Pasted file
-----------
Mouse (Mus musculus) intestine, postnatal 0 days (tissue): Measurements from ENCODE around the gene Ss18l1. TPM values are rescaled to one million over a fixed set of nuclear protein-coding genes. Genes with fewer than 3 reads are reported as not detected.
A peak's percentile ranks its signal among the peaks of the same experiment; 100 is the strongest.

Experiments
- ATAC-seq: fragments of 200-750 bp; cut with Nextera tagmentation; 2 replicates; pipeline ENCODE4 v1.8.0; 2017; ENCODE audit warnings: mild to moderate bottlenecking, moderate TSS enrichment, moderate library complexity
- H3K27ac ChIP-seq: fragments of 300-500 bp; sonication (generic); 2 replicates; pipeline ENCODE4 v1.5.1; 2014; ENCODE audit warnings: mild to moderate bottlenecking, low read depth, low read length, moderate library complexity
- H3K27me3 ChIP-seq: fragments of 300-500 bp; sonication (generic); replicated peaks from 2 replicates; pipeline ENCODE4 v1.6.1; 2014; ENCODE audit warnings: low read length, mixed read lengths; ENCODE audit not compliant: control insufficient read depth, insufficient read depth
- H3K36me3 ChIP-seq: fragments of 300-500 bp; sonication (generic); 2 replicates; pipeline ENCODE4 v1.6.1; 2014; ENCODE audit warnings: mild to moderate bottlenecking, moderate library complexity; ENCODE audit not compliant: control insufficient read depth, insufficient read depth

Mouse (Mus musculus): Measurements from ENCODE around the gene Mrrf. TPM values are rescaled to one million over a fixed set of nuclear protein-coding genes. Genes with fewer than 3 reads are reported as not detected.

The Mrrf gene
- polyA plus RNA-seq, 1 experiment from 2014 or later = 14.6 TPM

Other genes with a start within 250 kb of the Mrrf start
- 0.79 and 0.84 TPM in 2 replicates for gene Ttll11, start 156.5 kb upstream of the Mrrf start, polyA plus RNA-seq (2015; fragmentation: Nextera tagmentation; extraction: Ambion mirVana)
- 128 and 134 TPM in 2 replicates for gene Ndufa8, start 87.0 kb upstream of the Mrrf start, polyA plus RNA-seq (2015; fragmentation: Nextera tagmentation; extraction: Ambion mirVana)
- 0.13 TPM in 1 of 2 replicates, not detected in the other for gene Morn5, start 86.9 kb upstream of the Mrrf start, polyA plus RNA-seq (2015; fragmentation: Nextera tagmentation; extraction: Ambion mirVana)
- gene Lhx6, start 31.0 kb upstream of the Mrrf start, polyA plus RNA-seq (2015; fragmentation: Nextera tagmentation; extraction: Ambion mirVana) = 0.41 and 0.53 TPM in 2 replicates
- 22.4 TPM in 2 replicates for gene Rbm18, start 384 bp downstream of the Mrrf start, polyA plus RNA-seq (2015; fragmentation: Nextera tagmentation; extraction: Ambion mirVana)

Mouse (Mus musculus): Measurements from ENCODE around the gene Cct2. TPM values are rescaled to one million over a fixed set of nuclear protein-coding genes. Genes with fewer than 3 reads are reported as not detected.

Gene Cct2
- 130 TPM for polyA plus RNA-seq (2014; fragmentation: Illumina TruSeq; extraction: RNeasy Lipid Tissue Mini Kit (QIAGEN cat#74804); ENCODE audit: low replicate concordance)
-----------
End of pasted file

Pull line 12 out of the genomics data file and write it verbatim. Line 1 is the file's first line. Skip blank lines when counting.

- 0.79 and 0.84 TPM in 2 replicates for gene Ttll11, start 156.5 kb upstream of the Mrrf start, polyA plus RNA-seq (2015; fragmentation: Nextera tagmentation; extraction: Ambion mirVana)